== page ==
Nav: Home

A phone that charges in seconds? UCF scientists bring it closer to reality

November 21, 2016

A team of UCF scientists has developed a new process for creating flexible supercapacitors that can store more energy and be recharged more than 30,000 times without degrading.

The novel method from the University of Central Florida's NanoScience Technology Center could eventually revolutionize technology as varied as mobile phones and electric vehicles.

"If they were to replace the batteries with these supercapacitors, you could charge your mobile phone in a few seconds and you wouldn't need to charge it again for over a week," said Nitin Choudhary, a postdoctoral associate who conducted much of the research published recently in the academic journal ACS Nano.

Anyone with a smartphone knows the problem: After 18 months or so, it holds a charge for less and less time as the battery begins to degrade.

Scientists have been studying the use of nanomaterials to improve supercapacitors that could enhance or even replace batteries in electronic devices. It's a stubborn problem, because a supercapacitor that held as much energy as a lithium-ion battery would have to be much, much larger.

The team at UCF has experimented with applying newly discovered two-dimensional materials only a few atoms thick to supercapacitors. Other researchers have also tried formulations with graphene and other two-dimensional materials, but with limited success.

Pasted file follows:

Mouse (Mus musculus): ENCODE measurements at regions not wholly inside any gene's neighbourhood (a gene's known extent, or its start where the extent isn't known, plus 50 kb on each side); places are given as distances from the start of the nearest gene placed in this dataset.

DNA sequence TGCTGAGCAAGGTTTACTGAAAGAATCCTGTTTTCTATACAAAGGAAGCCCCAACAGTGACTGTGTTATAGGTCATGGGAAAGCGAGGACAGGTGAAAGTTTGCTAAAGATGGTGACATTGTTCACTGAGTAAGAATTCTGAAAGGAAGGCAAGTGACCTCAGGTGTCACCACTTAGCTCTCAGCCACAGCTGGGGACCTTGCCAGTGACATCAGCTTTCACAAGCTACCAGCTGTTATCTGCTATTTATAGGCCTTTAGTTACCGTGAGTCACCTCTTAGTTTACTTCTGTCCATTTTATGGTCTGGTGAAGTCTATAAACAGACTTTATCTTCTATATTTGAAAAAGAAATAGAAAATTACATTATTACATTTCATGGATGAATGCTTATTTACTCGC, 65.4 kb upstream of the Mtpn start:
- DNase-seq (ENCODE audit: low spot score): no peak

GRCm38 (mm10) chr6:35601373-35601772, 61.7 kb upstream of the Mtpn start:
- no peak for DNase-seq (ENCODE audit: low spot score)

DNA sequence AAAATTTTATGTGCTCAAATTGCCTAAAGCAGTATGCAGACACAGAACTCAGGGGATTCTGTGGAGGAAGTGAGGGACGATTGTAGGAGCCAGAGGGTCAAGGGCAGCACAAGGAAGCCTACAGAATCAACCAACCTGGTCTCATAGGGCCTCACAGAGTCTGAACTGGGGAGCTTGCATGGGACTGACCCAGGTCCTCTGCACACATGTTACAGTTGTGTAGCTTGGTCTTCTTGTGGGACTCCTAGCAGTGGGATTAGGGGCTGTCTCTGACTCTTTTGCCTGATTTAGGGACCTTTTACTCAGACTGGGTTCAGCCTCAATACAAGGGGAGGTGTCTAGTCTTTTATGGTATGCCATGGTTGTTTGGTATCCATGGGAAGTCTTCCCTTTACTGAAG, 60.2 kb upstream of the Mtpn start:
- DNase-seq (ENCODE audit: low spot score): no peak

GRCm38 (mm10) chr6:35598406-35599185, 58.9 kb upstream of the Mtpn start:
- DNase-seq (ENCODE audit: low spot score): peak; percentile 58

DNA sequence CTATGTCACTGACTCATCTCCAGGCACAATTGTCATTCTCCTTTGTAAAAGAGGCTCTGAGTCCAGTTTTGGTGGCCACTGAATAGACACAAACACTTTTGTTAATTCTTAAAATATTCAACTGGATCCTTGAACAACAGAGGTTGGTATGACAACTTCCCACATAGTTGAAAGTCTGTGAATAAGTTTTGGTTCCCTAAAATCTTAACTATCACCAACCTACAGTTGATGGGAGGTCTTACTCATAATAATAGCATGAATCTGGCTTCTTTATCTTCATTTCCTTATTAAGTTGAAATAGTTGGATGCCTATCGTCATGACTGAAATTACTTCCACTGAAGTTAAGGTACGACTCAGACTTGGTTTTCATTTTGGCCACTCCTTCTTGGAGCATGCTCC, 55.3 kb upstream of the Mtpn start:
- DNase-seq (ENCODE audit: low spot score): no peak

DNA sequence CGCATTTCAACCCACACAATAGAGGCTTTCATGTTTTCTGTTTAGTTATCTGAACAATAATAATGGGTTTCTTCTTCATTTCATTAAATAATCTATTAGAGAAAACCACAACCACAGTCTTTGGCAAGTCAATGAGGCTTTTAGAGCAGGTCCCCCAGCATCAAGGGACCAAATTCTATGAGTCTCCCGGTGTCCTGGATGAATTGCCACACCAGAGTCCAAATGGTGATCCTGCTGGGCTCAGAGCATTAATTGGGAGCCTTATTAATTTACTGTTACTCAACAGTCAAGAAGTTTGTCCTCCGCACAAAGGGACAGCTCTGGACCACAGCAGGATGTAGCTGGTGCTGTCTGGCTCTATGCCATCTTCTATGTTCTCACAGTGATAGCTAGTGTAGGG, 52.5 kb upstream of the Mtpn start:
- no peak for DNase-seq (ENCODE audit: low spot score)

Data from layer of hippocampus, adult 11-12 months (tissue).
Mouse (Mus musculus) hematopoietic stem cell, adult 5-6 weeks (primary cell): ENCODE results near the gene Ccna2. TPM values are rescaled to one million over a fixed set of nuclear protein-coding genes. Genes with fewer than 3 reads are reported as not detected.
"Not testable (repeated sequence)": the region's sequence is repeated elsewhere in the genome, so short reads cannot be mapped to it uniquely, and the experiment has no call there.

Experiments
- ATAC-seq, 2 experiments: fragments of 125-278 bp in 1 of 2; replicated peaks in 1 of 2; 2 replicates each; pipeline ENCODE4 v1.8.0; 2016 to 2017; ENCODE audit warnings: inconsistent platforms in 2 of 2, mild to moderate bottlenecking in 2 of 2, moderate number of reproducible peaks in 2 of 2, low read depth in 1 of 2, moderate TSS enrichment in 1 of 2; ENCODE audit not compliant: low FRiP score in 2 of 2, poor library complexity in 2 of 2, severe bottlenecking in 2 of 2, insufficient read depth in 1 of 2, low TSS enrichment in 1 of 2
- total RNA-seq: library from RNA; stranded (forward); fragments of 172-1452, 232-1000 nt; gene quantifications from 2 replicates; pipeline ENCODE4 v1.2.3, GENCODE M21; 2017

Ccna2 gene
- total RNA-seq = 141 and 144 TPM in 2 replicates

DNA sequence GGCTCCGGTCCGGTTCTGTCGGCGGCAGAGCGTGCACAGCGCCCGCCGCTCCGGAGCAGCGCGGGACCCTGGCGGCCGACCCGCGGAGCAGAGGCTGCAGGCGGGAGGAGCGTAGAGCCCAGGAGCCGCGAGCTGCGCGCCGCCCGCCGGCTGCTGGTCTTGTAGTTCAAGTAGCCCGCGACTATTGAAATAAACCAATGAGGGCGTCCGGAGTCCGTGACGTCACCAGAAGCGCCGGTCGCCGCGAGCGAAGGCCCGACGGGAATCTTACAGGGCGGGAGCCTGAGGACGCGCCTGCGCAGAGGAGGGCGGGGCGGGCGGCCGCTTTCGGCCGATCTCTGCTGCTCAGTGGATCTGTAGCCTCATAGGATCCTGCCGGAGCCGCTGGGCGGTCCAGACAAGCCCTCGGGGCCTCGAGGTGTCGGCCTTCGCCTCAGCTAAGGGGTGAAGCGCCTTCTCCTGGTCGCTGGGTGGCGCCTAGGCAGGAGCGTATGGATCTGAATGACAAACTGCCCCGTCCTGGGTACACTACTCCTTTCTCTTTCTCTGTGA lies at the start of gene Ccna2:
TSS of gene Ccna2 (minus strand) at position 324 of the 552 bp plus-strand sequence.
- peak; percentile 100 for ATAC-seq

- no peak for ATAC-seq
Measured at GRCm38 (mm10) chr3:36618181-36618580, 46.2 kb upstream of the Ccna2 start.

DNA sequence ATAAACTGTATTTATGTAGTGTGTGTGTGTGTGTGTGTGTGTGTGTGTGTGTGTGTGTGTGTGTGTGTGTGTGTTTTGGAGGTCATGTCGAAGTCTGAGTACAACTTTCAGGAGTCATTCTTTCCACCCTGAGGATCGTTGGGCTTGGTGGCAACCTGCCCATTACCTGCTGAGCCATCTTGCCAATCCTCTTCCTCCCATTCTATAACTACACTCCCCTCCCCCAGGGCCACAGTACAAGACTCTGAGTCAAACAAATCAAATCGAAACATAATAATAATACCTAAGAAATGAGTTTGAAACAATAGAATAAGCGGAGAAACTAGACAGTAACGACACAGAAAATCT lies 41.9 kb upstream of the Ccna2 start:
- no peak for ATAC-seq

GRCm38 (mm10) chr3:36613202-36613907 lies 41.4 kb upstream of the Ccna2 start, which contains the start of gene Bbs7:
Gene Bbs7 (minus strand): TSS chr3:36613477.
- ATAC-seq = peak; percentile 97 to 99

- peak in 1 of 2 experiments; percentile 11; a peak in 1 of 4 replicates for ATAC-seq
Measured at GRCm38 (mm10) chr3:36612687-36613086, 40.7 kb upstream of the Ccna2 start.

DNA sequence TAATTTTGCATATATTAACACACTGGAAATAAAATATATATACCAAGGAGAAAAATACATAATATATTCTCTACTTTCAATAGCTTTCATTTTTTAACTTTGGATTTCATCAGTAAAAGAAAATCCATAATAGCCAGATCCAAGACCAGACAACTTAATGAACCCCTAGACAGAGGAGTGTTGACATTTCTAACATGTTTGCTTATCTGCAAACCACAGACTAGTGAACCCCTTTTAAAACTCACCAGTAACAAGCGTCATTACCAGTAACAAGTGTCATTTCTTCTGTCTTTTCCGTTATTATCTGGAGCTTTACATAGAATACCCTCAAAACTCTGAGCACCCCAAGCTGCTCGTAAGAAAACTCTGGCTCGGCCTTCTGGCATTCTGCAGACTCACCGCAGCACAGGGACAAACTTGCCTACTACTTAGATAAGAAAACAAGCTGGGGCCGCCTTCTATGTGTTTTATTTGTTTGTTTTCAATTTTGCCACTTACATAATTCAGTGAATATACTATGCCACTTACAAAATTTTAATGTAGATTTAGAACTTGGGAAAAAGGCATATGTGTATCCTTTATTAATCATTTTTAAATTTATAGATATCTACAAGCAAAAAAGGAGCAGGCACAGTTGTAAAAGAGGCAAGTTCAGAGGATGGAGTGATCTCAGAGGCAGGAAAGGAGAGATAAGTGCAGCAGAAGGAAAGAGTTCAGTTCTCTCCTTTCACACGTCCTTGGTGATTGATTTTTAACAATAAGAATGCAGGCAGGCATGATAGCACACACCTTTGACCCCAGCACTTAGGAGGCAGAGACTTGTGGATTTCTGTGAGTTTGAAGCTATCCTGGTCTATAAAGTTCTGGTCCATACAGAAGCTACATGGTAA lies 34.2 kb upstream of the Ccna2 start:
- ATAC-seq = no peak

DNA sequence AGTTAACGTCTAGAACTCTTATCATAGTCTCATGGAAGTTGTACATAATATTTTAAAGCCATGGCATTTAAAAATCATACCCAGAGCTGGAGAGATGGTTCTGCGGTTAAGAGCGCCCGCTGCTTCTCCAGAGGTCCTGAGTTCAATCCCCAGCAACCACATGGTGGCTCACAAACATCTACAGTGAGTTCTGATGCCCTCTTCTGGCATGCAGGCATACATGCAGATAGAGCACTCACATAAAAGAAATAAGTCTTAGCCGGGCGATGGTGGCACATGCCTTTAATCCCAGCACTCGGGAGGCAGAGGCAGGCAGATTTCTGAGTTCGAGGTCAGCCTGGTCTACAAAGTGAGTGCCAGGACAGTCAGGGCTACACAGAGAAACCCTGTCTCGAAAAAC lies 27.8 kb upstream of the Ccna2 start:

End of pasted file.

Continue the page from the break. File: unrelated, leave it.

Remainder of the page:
"There have been problems in the way people incorporate these two-dimensional materials into the existing systems - that's been a bottleneck in the field. We developed a simple chemical synthesis approach so we can very nicely integrate the existing materials with the two-dimensional materials," said principal investigator Yeonwoong "Eric" Jung, an assistant professor with joint appointments to the NanoScience Technology Center and the Materials Science & Engineering Department.

Jung's team has developed supercapacitors composed of millions of nanometer-thick wires coated with shells of two-dimensional materials. A highly conductive core facilitates fast electron transfer for fast charging and discharging. And uniformly coated shells of two-dimensional materials yield high energy and power densities.

Scientists already knew two-dimensional materials held great promise for energy storage applications. But until the UCF-developed process for integrating those materials, there was no way to realize that potential, Jung said.

"For small electronic devices, our materials are surpassing the conventional ones worldwide in terms of energy density, power density and cyclic stability," Choudhary said.

Cyclic stability defines how many times it can be charged, drained and recharged before beginning to degrade. For example, a lithium-ion battery can be recharged fewer than 1,500 times without significant failure. Recent formulations of supercapacitors with two-dimensional materials can be recharged a few thousand times.

By comparison, the new process created at UCF yields a supercapacitor that doesn't degrade even after it's been recharged 30,000 times.

Jung is working with UCF's Office of Technology Transfer to patent the new process.

Supercapacitors that use the new materials could be used in phones and other electronic gadgets, and electric vehicles that could benefit from sudden bursts of power and speed. And because they're flexible, it could mean a significant advancement in wearable tech, as well.

"It's not ready for commercialization," Jung said. "But this is a proof-of-concept demonstration, and our studies show there are very high impacts for many technologies."

In addition to Choudhary and Jung, the research team included Chao Li, Julian Moore and Associate Professor Jayan Thomas, all of the UCF NanoScience Technology Center; and Hee-Suk Chung of Korea Basic Science Institute in Jeonju, South Korea.